AOTW Review :: Tame Impala ‘Lonerism’

October 5th 2012


Kevin Parker carries the souls of psychedelic rock’s godfathers in his heart and has his brain plugged into the fizzling circuitry of a modern electronic music producer. But the hardware in his head has had an upgrade; this entity we refer to as Tame Impala has evolved. Ideas flow between Parker’s heart and brain at incredible speeds, swirling around, combining, separating, balancing. Step back in your mind’s eye and you’ll see a whirlpool of ideas.

Now hit play on the new Tame Impala LP and imagine Parker in his studio, sitting on a stool with his back against the wall, a single globe burning above him. In front of him is a higgledy piggledy collection of percussion instruments. Each hand clenches a thin piece of wood, his knuckles whitening as an endless mantra whispers in the back of his mind:


He hesitates for a second, then flicks a switch at the back of his head. Eyes glazing over, he surrenders to the forces inside of him that slowly whirr into life. All conscious thoughts are sucked away into a vacant corner of his mind and sealed in, and soon his hands relax their grip on the drumsticks – now Kevin is gone, and Tame Impala is here. There is no urgency, but when it feels right, the beast’s arms eventually come to life filled with vigour, powering its hands towards the tom drums suspended in front of him. Its wrists snap back and forward as they pound on the drum skins, violent but under control. As the creature’s insides flow into the drum kit, some of the hits start to distort and squelch unnaturally, their digital echoes attacking the air around them.

It is good, but more is needed.
An infinitely dense beam of colour immediately bursts forth from the very centre of the creature’s forehead, pushing waves of sound around this moment in time.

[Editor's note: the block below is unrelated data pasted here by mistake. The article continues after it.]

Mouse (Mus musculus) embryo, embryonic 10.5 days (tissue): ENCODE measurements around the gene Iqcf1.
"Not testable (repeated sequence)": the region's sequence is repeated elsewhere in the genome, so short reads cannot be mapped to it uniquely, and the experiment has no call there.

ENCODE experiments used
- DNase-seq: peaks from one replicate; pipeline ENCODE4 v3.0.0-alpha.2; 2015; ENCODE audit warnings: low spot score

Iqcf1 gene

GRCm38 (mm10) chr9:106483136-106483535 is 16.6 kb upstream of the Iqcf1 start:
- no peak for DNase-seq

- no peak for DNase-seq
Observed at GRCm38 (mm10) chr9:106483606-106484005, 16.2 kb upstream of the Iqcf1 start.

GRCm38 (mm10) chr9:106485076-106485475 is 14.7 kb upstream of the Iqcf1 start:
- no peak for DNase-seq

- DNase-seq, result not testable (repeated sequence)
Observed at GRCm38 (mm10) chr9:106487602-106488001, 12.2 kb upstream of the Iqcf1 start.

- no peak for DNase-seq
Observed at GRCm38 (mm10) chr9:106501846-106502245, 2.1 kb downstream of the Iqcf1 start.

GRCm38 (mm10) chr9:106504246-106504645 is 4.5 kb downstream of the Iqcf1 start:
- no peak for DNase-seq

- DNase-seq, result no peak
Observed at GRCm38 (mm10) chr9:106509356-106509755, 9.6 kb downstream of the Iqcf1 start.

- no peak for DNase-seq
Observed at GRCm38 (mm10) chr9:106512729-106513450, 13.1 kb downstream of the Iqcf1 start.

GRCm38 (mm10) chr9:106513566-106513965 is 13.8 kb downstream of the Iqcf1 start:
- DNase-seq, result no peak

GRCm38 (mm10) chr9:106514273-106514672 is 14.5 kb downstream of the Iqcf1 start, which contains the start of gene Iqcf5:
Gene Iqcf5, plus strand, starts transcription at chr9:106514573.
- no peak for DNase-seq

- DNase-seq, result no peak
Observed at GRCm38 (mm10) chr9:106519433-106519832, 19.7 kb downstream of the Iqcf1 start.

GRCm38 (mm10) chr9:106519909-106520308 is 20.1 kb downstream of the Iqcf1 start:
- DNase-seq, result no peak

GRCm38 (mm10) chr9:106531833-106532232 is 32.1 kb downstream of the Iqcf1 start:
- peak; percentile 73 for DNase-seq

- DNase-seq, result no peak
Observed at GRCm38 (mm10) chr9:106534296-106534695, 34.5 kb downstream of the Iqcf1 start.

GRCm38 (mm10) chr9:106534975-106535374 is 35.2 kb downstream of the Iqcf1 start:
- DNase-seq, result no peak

As the waves continue to swell and fade, the beast opens its mouth, broadcasting in otherworldly tones:

“And I know that I gotta be above it now
And I know that I can’t let them break me down
And I gotta bide my time as I’m facin’ the crowd
And I know that I gotta be above it now”

All this eventually sates the anomaly that sits on that stool, and it reaches behind its head for the switch.

This first track from Kevin Parker’s new album Lonerism is certainly an attention-capturing way to kick things off and showcase his melding of the analogue and digital worlds, but like its predecessor, InnerSpeaker, it explores many different moods and themes within these boundaries. Mind Mischief is a latter-day-Beatles-esque love song that sets you twirling around in space surrounded by fuzzy guitar licks and layers of phasered vocals singing sweet melodies, whereas ‘Nothing That Has Happened So Far Has Been Anything We Could Control’ takes you on a complete journey. It opens with what sounds like an electronically-altered harpsichord, before being carried forward by an irresistible drum groove which sits under incomprehensible lyrics. Synthesised arpeggios occasionally circle overhead after a strange conversational interlude, and eventually any pretense of song structure is dropped, leaving several mountains of delicious sounds to gorge on after repeated listens. There’s even a rare treat in ‘Sun’s Coming Up’: a raw ballad with nothing but vocals and piano playing simple chords and melodies, i.e. the antithesis of this musical project’s usual antics. Of course this particular track is drenched in the echoes of guitars before long, as there’s no better fitting way to close out a Tame Impala album.

It was fantastic seeing Parker with his band at Splendour In The Grass and Parklife this year. Their showmanship might be undermined when they’re preceding a band like Passion Pit, but their connection to the music is often far more interesting to watch than a guy jumping around on stage to get the crowd psyched. In one particular moment at Parklife last Sunday, Parker was noodling away on his guitar for a while as the rest played it down in the background, then all of a sudden each body on stage fell forward with their instruments, hitting that one single note together as they launched back to full strength as one unified sound… it was a powerful moment. As Lonerism is a noticeably more electronic record, it will be fascinating to see how – and if – the boys can bring moments like that to life on stage now. If they can, things could get very interesting with album number three.


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